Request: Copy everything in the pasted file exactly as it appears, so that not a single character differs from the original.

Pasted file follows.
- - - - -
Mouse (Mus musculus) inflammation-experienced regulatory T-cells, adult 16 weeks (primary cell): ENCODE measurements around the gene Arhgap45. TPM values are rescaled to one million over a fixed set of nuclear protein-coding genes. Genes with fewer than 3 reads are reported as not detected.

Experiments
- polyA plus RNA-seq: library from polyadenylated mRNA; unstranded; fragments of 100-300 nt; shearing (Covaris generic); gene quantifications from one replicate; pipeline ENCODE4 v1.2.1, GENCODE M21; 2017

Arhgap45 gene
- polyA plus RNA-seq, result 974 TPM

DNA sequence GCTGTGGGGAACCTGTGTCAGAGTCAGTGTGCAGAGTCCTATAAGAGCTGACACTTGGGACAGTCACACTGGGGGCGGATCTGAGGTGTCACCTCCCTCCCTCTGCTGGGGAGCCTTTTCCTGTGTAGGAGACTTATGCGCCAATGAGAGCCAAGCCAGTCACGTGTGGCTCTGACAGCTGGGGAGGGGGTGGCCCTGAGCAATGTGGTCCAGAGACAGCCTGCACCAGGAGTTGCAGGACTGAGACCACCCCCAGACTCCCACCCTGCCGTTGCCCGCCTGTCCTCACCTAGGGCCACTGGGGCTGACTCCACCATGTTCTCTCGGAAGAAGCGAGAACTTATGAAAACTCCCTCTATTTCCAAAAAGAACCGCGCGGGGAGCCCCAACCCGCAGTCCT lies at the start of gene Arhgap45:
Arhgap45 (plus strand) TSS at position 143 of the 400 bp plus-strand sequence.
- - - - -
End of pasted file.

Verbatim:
Mouse (Mus musculus) inflammation-experienced regulatory T-cells, adult 16 weeks (primary cell): ENCODE measurements around the gene Arhgap45. TPM values are rescaled to one million over a fixed set of nuclear protein-coding genes. Genes with fewer than 3 reads are reported as not detected.

Experiments
- polyA plus RNA-seq: library from polyadenylated mRNA; unstranded; fragments of 100-300 nt; shearing (Covaris generic); gene quantifications from one replicate; pipeline ENCODE4 v1.2.1, GENCODE M21; 2017

Arhgap45 gene
- polyA plus RNA-seq, result 974 TPM

DNA sequence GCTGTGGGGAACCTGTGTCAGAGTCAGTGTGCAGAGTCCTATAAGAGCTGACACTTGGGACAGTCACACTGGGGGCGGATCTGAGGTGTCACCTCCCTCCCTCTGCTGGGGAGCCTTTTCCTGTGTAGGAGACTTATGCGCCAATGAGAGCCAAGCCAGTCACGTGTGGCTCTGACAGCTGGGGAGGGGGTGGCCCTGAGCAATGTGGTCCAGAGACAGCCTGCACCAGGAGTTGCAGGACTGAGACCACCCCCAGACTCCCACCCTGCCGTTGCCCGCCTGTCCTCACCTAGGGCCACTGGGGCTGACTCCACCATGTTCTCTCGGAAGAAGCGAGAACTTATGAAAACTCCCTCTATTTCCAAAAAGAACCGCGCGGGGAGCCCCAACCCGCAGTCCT lies at the start of gene Arhgap45:
Arhgap45 (plus strand) TSS at position 143 of the 400 bp plus-strand sequence.